The importance of cross-border impact assessments reaffirmed
Crossing the border for a visit to a foreign city, or to work or live there; It is a common phenomenon in the areas along the German and Belgian border, thanks to the free market. But what about legislation and policies applied at a national and European level? Can certain rules affect the daily lives of border residents? By means of an impact assessment, the impact of certain guidelines can be measured. There are several tools at European, national and regional level. The Institute for Transnational and Euregional Cross-border Cooperation and Mobility (ITEM) is committed to mapping the impact of legislation and policies for border regions. In this context, ITEM published its annual Cross-border Impact Assessment 2017 on Friday, November 10, 2017.
Unique to ITEM's Cross-border impact assessment, is an euregional perspective of mapping the effects of legislation and policies in border regions. Under the guidance of 'Ontgrenzer' Martin Unfried of the ITEM Expertise Center, 17 researchers and students from the various disciplines have worked on the Cross-border impact assessment over the past year. Based on input from various Euregio partners (border information points, regional authorities, Euregions and trade unions), a total of six dossiers and two preliminary research topics were examined. Dossiers such as the German toll vignette and Belgian law for passenger identification not only affect border workers, but also citizens who regularly cross the border in their free time.
Despite Brexit, there is a growing interest in cross-border cooperation within the European Union, according to the Institute for Transnational and Euregional Cross-border Cooperation and Mobility / ITEM of Maastricht University. The interest in ITEM's own annual Cross-border impact assessment is an example of this.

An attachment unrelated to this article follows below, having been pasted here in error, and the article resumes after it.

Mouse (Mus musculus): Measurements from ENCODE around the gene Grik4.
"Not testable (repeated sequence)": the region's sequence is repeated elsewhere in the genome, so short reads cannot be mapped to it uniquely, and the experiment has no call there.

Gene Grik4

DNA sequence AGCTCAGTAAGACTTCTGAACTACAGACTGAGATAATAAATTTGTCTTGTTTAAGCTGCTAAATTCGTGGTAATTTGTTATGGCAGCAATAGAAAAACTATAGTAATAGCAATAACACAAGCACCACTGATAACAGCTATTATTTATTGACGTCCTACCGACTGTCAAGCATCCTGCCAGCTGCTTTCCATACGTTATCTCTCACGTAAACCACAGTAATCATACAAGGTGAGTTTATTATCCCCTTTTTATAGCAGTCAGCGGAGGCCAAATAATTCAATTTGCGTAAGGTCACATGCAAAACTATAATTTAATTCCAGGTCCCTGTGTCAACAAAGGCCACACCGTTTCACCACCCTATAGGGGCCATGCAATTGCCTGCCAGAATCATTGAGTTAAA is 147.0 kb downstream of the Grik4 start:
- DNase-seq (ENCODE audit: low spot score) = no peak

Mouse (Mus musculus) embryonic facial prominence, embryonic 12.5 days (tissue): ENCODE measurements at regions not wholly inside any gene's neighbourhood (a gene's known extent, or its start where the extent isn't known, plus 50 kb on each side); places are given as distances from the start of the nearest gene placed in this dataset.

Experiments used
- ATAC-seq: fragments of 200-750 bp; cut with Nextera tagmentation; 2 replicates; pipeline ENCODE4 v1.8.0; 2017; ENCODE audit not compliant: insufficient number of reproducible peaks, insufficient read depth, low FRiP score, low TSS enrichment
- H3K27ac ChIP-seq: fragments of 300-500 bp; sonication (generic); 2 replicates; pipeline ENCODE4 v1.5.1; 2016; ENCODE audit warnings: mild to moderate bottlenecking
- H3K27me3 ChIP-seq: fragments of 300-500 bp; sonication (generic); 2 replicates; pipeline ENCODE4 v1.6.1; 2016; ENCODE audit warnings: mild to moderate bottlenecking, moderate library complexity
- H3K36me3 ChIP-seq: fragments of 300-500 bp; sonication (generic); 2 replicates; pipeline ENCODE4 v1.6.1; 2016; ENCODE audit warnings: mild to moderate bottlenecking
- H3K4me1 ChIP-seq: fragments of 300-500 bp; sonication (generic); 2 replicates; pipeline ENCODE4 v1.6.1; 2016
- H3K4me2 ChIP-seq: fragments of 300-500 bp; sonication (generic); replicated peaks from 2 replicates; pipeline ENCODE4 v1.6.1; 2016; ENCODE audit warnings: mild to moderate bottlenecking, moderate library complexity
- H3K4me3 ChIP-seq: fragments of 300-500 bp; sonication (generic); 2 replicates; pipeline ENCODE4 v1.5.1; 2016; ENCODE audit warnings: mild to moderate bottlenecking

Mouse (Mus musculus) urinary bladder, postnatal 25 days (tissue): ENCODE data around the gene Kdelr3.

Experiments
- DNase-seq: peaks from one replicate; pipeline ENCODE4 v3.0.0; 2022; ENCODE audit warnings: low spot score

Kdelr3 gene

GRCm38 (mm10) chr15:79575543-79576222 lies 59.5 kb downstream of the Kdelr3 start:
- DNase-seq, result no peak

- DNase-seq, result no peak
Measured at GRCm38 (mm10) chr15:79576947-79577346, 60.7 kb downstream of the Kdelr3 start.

Recently, ITEM's Cross-border impact assessment was recognized by the European Commission as a 'good practice'. In an official document entitled "Boosting Growth and Cohesion in EU Border Regions", the ITEM Expertise Center Cross-border Impact Assessment was highlighted by the European Commission as a practical example to facilitate the improvement of the legislative process within the European Union. Also, as a result of the 2017 Coalition agreement, it became apparent that certain measures require action when it comes to the effects on border regions, showing the importance of cross-border cooperation. Thus, in the Coalition agreement, the theme of VAT increase was pre-selected for treatment in the Cross-border impact assessment 2018, which will start at the beginning of next year.
ITEM's Cross-border impact assessment 2017 was presented at the ITEM Annual Conference 2017 on Friday November 10th. The assessment was officially granted to Mr. Karl-Heinz Lambertz, President of the European Committee of the Regions.
The digital versions of the Cross-border impact assessment 2017 can be found via the website of Expertise Centre ITEM (Institute for Transnational and Euregional Cross-border Cooperation and Mobility). Summaries are available in Dutch, English, German and French:
|ITEM Cross-border impact assessment 2017|